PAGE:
Police ridicule Christian mother for kidnapping complaint; others demand money, labor.
LAHORE, Pakistan, June 4 (Compass Direct News) — The Christian mother of a 12-year-old girl in Punjab Province who was kidnapped, coerced into converting to Islam and forcibly married to a 37-year-old Muslim hopes to recover her daughter at a court hearing next week.
The reaction of Pakistani law enforcement authorities to Sajida Masih’s complaint so far — ridiculing her and asserting that there is nothing she can do because her daughter is now a Muslim — does not encourage her hopes of recovering her daughter Huma at next Thursday’s (June 11) hearing.
Masih said that Muhammad Imran abducted Huma at gunpoint on Feb. 23 from Hanif Kot village in Gujranwala district, forcibly converted her and then married her. Imran has since disappeared along with his first wife, three children and new child-bride.
Masih, who worked alongside Imran as a farmhand, said the kidnapping occurred on her son’s wedding day. Masih said that when she sent Huma and the child’s aunt out of their home to see if transportation had arrived for the wedding party, Imran — who had helped in preparing for the ceremony — was waiting and told her to sit on his motorbike.
Huma did not understand and, with her concerned aunt tightly holding her hand, she refused.
Masih’s attorney, who requested anonymity for security reasons, said Imran took out a pistol and told Huma that he would shoot her as well as her parents if she did not obey; he also pointed the weapon at her aunt and said that he would kill her. Huma got onto the bike with him; her family has not seen her since.
Masih immediately ran to the owner of the farm where she and Imran work, Khan Buhadur, who told her to first finish the wedding and then see him in the evening. Masih’s attorney said that when she and relatives went to Buhadur after the ceremony, however, he said only that Imran had fled with his family along with the girl, and that he did not know where they were.
Suspecting that Buhadur was complicit in the kidnapping, Masih went to Sadar police station in Gujranwala. Police officers first ridiculed her, the attorney said, and then told her to go back to Buhadur because “only he could do something.” For several days officers and Buhadur shuttled her back and forth between them.
Unable to get police to register the case, Masih submitted a report with the help of a lawyer and took it to the police station, where officers consigned it to the dustbin.
Three days after the kidnapping, police finally registered a First Information Report (FIR) on Feb. 26 — but changed the age of the kidnapped girl from 12, as her mother reported, to 16. Moreover, Investigating Officer Niaz Khan told Masih that the FIR was useless since she was too poor to hire a lawyer, and that she should try to reach an out-of-court agreement with Buhadur — implying that he knew of the child’s whereabouts.
The Masih family learned from a friend of Imran, identified only as Javed, that Huma had converted to Islam and had married the fugitive father of three. Javed further said that Imran had told him police would do nothing as he had paid them 50,000 rupees (US$620).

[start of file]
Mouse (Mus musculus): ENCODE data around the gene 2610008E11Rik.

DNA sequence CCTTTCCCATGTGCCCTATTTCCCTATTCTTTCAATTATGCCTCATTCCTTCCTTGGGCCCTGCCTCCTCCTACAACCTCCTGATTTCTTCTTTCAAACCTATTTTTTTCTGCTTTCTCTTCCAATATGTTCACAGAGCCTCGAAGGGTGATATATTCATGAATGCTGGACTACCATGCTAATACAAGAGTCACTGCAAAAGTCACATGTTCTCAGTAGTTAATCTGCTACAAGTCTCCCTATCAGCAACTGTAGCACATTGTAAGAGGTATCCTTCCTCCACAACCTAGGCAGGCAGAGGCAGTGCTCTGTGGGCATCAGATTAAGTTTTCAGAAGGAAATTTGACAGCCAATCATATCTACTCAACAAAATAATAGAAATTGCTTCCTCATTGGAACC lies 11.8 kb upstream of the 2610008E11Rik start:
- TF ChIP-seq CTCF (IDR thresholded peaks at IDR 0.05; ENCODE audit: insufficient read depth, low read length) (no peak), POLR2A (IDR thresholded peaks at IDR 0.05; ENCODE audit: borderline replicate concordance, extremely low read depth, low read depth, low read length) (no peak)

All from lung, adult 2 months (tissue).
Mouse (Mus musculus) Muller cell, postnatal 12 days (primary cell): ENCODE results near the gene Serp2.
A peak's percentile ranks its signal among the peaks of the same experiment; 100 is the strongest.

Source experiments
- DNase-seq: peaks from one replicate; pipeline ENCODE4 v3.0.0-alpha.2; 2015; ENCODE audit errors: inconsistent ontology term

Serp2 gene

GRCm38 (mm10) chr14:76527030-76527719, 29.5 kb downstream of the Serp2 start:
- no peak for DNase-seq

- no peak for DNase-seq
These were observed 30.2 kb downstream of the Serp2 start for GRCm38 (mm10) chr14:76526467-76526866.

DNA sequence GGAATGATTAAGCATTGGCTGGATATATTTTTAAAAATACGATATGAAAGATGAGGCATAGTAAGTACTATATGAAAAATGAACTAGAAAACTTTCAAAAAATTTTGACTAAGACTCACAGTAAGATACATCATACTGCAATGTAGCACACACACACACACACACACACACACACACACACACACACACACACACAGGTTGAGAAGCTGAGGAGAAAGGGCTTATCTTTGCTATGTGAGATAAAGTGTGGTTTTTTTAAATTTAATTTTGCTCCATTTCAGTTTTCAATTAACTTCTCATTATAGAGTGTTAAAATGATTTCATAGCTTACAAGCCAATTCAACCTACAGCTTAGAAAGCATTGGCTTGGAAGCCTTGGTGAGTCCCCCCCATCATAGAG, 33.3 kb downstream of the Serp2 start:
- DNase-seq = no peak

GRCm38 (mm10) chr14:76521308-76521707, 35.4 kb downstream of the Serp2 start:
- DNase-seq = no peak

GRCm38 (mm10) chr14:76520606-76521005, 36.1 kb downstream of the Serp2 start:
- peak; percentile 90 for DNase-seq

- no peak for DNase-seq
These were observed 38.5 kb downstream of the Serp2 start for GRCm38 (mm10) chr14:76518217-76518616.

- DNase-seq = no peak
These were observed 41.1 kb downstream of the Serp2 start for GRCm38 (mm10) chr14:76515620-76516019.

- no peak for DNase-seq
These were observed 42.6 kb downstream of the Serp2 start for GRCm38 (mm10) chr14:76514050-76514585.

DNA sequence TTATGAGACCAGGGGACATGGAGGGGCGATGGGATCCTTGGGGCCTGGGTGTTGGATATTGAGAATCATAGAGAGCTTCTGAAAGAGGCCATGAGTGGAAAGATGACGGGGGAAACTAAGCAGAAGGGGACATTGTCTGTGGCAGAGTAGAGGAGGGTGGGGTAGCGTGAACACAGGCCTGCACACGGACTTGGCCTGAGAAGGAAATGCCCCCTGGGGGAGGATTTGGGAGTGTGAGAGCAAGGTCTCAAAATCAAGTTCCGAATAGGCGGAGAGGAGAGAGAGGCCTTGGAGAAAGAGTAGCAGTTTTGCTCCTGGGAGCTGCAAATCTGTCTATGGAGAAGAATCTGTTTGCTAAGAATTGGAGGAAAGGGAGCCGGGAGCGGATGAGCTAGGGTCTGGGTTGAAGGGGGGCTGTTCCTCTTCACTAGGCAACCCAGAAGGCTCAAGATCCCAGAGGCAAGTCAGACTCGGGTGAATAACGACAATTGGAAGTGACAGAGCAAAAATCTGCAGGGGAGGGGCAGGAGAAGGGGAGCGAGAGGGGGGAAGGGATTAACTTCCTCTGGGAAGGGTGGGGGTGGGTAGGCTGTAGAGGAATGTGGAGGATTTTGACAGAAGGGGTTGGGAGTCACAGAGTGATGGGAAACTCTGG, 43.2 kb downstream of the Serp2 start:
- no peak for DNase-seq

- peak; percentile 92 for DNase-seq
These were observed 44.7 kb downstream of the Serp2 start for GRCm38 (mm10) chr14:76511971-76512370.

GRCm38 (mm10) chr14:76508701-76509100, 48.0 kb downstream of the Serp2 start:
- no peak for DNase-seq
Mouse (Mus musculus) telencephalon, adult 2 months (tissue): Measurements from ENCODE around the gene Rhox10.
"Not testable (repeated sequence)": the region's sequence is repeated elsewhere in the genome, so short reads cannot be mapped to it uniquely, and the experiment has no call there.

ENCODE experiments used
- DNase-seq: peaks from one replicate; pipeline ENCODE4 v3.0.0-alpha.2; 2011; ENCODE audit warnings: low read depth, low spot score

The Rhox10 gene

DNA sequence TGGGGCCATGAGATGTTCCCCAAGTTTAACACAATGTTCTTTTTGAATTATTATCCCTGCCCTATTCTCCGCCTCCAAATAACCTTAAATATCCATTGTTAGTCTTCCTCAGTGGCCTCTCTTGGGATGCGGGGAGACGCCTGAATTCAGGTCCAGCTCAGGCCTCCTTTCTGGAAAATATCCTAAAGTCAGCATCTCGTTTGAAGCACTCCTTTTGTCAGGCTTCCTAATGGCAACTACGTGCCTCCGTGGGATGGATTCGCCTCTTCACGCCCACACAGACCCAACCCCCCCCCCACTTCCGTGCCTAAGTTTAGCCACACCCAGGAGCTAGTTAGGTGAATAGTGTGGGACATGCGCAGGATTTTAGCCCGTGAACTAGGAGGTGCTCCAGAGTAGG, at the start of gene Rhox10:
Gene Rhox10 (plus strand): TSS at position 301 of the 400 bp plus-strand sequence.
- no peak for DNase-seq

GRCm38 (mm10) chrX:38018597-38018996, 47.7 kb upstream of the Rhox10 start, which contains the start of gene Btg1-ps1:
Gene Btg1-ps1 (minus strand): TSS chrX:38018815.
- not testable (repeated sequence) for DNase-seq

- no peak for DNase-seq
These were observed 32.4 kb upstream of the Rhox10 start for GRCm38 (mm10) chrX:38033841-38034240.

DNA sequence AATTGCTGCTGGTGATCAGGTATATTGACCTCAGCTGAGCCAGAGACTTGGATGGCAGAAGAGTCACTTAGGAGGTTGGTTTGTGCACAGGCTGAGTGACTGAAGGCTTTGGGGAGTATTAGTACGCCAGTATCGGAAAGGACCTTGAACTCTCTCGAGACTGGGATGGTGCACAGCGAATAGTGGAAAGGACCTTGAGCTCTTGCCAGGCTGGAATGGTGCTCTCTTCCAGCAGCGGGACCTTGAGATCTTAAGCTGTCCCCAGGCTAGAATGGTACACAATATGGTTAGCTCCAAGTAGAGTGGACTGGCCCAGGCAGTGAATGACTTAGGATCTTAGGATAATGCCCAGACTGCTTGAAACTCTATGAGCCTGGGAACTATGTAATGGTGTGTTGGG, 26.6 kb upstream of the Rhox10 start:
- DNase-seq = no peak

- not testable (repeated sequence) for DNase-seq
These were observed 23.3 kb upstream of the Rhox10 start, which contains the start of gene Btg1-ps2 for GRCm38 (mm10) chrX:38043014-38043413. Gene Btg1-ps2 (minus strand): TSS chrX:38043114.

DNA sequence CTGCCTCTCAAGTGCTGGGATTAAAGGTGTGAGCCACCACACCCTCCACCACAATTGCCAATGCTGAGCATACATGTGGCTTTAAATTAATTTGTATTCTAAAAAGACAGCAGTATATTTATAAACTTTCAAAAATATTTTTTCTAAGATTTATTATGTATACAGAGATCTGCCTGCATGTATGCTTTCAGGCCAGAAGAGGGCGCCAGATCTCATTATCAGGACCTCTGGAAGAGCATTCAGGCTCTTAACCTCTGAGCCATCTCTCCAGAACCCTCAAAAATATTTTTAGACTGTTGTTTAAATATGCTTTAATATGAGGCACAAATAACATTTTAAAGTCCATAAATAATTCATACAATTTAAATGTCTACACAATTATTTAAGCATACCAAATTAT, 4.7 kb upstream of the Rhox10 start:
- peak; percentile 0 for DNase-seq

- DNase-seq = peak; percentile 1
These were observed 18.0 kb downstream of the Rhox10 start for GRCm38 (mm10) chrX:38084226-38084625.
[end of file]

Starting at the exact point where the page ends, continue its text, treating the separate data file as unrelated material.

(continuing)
The family subsequently received a court notice, the attorney said, stating that Imran had requested nullification of the FIR on Huma’s abduction, claiming she was an “adult” and had “willfully” converted to Islam and married him.
According to Huma’s birth certificate, issued by St. Joseph’s Catholic Church in Gujranwala, she was born on Oct. 22, 1996. The attorney said that Imran had submitted a fake birth certificate stating she was born on Dec. 23, 1990, which would make her 18 years old. The legal marriage age for girls in Pakistan is 16.
Only then did Masih obtain the pro bono services of the lawyer who is now handling the case.
A hearing on the case had been scheduled for May 6, but because of a change of judge a new date was set for June 11. Unwilling to wait, the family and their lawyer went with a court bailiff to a factory owned by Buhadur in Gujranwala on May 14, hoping to get help in recovering Huma, but Buhadur did not cooperate.
Buhadur had been demanding that Masih pay him 100,000 rupees (US$1,240) that she had supposedly borrowed from him, but this demand only surfaced after the kidnapping — an implied attempt to extort money from her in exchange for information on the whereabouts of her daughter, according to the lawyer. Buhadur withdrew this pressure on Masih after the visit from the court bailiff and efforts by the attorney.
At a meeting of villagers on May 16 at the Sadar police station, Buhadur said that Imran owed him money and that he would inform officers if he learned anything of his whereabouts.
Another land owner, Karamat Ali Saroyya, subsequently called Masih saying that Huma was in Muridke, near Lahore, but when Masih and her lawyer set out again and met with Muridke police, they were unable to find her.
Saroyya later demanded that Masih work on his fields for one year in order to get her daughter back.
Masih’s lawyer and other legal representatives said police and officials at the Municipal Corporation’s office, which keeps birth and death records, have been reluctant to help, saying that Huma had converted and that therefore there was no reason that she should be returned to non-Muslim parents.